Tag Archives: John Adams

Our Trip to Italy~Part 6

10 Apr

A Slice of Life

Bill Lites




After leaving Verona, we drove over to Vicenza where we saw the Olympic Theater, which was designed by the famous Italian Renaissance architect Andrea Palladio and constructed between 1580-1585.  The theatre was inaugurated on March 3, 1585, with a production of Sophocles’ “Oedipus the King.”



Then we toured the Monticello shaped residence, “Villa Capra La Rotonda” which was also designed by Andrea Palladio.  President George Washington selected the site for the future “President’s House” in 1791.  And then, interestingly, Thomas Jefferson anonymously submitted a design as part of the 1792 competition for the project, that was a variation on the Villa Rotonda.  That design was selected, and ultimately would become what we now know as the White House.   The first President to use the President’s House as his residence was President John Adams, and his wife Abigail, who moved into the  unfinished house in 1800.


On the last day of January, Marcia and Erika joined us for a 2½-hour first class train trip to the beautiful city of Florence.  With its many art galleries and museums, this ancient and beautiful city is known as the cradle of the Renaissance.  Founded around 50 BC, the city soon became an important trade center.  As the city grew, Byzantine walls were added to the Roman walls around 540 AD for protection.  Additional walls were also added from the 1st to the 13th centuries for additional protection of the inhabitants and commerce of the city.   Lorenzo the Magnificent ruled from 1469-1492, at the time considered to be Italy’s artistic highpoint.  In 1494 Florence surrendered to Charles VIII of France at Sarzana.  1865 Florence is made the capital of the newly united Kingdom of Italy, with King Vittorio Emmanuele being installed in Palazzo Pitti.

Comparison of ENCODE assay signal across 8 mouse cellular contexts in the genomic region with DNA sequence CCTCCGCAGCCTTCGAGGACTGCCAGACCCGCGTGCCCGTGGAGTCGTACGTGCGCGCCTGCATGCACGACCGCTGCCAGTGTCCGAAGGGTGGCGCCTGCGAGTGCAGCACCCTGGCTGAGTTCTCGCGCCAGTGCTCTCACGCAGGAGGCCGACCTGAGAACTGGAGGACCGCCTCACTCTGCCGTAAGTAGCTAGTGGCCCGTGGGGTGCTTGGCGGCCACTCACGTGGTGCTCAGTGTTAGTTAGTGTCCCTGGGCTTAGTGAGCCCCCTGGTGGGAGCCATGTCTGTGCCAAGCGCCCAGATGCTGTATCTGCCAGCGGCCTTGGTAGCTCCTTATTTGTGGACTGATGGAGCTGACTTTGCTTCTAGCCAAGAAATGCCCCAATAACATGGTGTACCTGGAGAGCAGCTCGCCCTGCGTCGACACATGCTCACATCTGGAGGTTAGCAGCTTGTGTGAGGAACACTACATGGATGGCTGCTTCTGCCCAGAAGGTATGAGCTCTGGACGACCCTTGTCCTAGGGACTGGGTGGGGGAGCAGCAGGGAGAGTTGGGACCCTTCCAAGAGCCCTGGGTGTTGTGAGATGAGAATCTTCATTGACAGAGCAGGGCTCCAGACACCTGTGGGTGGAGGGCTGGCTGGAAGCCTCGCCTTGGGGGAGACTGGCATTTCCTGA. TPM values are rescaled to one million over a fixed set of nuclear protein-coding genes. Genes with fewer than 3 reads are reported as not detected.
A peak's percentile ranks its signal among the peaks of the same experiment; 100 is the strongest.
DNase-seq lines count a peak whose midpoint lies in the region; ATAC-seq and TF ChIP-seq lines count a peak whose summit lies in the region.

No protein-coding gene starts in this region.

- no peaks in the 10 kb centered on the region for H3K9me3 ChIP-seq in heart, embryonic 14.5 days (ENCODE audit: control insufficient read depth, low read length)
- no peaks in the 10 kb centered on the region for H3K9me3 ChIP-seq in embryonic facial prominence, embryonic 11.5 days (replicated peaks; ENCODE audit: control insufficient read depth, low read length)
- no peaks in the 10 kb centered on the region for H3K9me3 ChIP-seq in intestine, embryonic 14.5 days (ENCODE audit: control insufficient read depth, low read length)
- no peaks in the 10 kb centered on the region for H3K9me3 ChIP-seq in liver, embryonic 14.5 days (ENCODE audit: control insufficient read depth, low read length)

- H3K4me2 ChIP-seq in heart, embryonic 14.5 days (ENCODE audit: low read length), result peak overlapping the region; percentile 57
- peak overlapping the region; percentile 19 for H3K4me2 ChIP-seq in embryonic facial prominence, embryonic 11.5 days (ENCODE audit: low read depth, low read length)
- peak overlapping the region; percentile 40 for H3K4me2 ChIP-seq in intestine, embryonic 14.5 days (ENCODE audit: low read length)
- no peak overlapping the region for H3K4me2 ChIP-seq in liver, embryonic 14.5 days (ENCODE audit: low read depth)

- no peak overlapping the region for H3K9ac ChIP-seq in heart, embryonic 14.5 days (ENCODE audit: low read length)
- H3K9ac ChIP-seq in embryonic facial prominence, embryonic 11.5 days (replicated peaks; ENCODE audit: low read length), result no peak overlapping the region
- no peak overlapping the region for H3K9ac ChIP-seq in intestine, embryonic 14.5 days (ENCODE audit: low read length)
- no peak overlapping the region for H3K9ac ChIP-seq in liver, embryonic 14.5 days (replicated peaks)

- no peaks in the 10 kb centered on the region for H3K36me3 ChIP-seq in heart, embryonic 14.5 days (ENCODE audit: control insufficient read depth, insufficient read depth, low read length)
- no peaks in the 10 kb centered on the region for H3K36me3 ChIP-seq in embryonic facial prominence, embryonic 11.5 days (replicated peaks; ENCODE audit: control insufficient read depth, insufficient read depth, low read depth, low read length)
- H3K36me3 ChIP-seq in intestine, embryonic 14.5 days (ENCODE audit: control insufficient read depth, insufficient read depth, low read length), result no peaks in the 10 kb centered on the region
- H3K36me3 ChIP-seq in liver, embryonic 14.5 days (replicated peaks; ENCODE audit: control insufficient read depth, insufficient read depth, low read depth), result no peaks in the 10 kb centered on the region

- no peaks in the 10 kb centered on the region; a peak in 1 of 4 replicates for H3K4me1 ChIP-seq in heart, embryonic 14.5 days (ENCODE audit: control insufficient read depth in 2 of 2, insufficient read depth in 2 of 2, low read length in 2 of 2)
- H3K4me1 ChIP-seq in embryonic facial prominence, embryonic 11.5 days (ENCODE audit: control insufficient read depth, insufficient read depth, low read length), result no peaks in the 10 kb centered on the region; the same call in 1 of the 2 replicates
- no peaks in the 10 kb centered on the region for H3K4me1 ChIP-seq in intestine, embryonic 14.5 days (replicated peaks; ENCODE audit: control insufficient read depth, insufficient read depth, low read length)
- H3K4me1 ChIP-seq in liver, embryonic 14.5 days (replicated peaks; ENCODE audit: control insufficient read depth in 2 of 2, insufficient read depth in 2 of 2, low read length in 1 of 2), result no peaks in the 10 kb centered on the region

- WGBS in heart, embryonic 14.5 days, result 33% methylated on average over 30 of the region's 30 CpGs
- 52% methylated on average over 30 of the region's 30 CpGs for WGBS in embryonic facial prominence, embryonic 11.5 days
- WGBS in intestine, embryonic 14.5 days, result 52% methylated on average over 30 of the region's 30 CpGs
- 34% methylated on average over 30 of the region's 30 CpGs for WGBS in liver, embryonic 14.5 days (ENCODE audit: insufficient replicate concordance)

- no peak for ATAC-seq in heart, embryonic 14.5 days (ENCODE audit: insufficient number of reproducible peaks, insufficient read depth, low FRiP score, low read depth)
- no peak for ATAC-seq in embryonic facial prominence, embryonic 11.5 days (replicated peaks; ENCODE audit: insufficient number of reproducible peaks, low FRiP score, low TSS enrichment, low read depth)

The Basilica di Santa Maria del Fiore (Duomo) was magnificent.  Originally designed by Arnolfo di Cambio, construction began in 1296 AD.  During the next 140 years it took to complete the basic structure of the cathedral, many designers and architects added their inputs to the basic design.  When completed and consecrated, in 1436, the cathedral still had no dome.  Because of the many opinions at the time about the best dome design, it would be another 10 years before designer Filippo Brunelleschi won the design competition and began construction of the dome.  The conical roof was crowned with a gilt copper ball and cross, containing holy relics, by Verricchio in 1469.  The decorations of the drum gallery by Baccio d’Agnolo were never finished after being disapproved by none other than Michelangelo.



As can be seen in the picture above, across the piazza from the Duomo was the Baptistery of St. John, one of the oldest buildings in Florence, thought to have been built between 1059 & 1128 AD.  The Baptistery is renowned for its three sets of artistically important bronze doors with relief sculptures. The south doors were done by Andrea Pisano, the north and east doors by Lorenzo Ghiberti.  The east pair of doors were dubbed by Michelangelo as “The Gates of Paradise.”


The bronze-casting and gilding on the main entry doors was done by the Venetian Leonardo d’Avanzano, widely recognized as one of the best bronze smiths in Europe. It took him six years, with the doors being completed in 1336.  These proto-Renaissance doors consist of 28 quatrefoil panels, with the twenty top panels depicting scenes from the life of St. John the Baptist.  The eight lower panels depict the eight virtues of Hope, faith, charity, humility, fortitude, temperance, Justice and prudence.



—–To Be Continued—–

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